Car Insurance Could Rise Because of Google Glass
Some say it’s less distracting than smartphones and can help drivers avoid hazards. Others believe it creates a false sense of security.
Google Glass, a tiny computer screen attached to the frame a few inches before the eye is getting a lot of attention these days. For most consumers, the new computer glasses are hard to get, but the Internet company is already battling restrictions in the United States. Google Glass is still in the testing phase and will cost consumers $1,500.
According to Reuters, Google is lobbying in at least three States to prevent planned laws against the use of the high-tech device while driving. Illinois, Delaware and Missouri are affected. Google argues that Google Glass is not widely available to the mass market yet and restrictions are therefore premature.
Some eight U.S. states are considering regulation of Google Glass. Law enforcement and road safety organizations fear that drivers wearing the device will pay more attention to their email and viral videos than the road, causing serious accidents. According to official data, more than 3000 people died in 2012 on U.S. roads because motorists read text messages on their cell phones or were otherwise distracted.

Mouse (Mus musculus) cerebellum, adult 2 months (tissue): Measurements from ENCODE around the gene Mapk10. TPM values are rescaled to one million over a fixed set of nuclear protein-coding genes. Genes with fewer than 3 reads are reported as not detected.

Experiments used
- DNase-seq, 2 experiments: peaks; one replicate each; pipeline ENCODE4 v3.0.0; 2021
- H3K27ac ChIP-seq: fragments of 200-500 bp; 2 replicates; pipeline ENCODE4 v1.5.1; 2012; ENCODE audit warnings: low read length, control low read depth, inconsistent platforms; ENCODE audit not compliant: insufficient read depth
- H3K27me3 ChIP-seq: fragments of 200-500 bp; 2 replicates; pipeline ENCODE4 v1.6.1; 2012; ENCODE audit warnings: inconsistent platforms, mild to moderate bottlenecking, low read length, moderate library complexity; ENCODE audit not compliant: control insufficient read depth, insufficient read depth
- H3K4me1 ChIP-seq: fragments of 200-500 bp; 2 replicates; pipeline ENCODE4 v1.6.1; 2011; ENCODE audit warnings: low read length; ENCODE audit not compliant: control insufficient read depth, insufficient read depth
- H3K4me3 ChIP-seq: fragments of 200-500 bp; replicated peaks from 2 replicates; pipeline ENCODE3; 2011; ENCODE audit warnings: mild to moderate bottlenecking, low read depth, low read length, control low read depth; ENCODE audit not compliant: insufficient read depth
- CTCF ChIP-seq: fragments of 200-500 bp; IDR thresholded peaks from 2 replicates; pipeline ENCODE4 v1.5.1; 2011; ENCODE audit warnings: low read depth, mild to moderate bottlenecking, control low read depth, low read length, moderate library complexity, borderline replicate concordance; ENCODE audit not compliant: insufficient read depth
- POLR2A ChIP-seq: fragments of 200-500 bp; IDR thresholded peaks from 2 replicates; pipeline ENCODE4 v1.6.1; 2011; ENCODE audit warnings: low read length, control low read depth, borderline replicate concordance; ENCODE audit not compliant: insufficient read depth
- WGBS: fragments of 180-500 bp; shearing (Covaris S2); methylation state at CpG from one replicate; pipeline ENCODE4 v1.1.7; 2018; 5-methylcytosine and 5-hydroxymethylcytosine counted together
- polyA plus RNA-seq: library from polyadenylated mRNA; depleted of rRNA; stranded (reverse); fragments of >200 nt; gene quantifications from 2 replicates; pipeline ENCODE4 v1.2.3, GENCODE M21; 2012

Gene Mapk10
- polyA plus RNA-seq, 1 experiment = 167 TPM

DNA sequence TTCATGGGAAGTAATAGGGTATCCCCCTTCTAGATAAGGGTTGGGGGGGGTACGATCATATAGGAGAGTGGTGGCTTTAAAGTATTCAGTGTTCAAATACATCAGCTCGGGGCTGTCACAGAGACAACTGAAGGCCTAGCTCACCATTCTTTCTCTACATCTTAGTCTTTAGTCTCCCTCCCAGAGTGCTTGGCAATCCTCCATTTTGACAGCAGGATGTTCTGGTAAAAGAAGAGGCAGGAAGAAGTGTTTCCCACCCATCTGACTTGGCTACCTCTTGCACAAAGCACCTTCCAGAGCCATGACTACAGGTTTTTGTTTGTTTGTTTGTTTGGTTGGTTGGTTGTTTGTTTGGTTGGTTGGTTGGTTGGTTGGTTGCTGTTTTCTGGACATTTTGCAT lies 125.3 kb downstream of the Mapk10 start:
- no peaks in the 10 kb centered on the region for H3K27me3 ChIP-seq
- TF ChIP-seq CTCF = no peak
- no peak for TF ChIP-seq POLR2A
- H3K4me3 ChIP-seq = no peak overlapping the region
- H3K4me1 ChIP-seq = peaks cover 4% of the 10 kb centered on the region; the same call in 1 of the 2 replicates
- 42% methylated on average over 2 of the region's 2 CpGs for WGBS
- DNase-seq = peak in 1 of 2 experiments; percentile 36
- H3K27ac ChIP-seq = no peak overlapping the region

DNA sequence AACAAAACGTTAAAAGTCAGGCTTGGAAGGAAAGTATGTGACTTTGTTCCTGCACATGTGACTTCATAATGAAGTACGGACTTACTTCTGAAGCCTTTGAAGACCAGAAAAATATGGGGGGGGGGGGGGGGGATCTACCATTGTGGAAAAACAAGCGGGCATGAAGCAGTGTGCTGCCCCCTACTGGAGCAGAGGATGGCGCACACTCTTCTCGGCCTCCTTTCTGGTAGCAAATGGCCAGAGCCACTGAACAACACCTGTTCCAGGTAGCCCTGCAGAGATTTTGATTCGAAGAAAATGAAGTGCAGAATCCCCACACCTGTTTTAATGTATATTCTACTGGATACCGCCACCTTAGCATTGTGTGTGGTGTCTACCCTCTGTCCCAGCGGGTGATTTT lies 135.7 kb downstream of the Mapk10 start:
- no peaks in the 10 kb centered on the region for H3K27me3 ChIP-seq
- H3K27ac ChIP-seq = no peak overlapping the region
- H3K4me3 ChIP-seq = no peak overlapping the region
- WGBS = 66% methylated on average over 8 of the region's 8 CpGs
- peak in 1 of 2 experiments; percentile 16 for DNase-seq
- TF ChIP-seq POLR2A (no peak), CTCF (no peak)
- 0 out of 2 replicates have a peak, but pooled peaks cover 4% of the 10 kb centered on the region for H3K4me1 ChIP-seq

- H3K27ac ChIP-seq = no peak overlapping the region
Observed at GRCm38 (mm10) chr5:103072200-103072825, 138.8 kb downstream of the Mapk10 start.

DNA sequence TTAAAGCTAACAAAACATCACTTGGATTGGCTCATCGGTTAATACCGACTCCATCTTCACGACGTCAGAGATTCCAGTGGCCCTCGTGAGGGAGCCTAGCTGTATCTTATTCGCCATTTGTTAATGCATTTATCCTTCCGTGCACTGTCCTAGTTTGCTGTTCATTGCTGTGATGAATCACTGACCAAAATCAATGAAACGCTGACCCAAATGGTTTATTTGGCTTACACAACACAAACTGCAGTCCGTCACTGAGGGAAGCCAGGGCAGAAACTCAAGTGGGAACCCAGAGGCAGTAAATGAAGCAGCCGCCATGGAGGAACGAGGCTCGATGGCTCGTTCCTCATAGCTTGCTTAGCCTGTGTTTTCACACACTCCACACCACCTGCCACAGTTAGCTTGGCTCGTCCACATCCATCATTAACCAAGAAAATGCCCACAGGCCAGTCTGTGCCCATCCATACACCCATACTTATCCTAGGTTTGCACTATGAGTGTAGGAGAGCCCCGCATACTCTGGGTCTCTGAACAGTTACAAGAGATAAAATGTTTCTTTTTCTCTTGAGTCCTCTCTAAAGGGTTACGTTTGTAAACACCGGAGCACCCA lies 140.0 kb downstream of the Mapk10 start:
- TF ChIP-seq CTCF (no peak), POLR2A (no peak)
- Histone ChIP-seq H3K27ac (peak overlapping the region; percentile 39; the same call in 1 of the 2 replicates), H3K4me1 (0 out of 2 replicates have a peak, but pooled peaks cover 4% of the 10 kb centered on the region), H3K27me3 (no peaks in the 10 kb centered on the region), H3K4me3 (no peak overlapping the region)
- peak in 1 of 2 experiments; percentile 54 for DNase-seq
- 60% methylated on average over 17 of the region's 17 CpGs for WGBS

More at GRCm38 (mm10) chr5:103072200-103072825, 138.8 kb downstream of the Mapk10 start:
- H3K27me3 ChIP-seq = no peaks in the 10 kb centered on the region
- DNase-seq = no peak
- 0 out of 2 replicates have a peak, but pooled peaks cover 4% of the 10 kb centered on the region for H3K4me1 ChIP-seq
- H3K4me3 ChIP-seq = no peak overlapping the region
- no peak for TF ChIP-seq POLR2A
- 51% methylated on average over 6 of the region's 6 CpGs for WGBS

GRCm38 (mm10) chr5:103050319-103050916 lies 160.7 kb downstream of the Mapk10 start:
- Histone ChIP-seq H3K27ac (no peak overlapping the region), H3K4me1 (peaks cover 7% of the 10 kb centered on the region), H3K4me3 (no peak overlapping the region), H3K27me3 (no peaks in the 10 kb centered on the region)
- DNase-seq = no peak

Since distracted driving is a high contributor to the frequency of road accidents, this could lead to an increase in car insurance rates as the glasses become more popular. Auto insurance coverage has already been highly impacted by the use of cell phones while driving.
Many states have already banned the use of handsets while a vehicle is in operation, since the number and severity of accidents has increased notably and the cost of insurance coverage has risen along with them.
Laws against the use of Google Glass are planned in New York, Maryland, West Virginia, New Jersey and Wyoming. The Deputy IRA Silverstein from Illinois said Google wants to prevent a law for marketing reasons. It was clear that the group will offer the device to a larger audience. Google plans a tour of the United States to show how Google Glass works.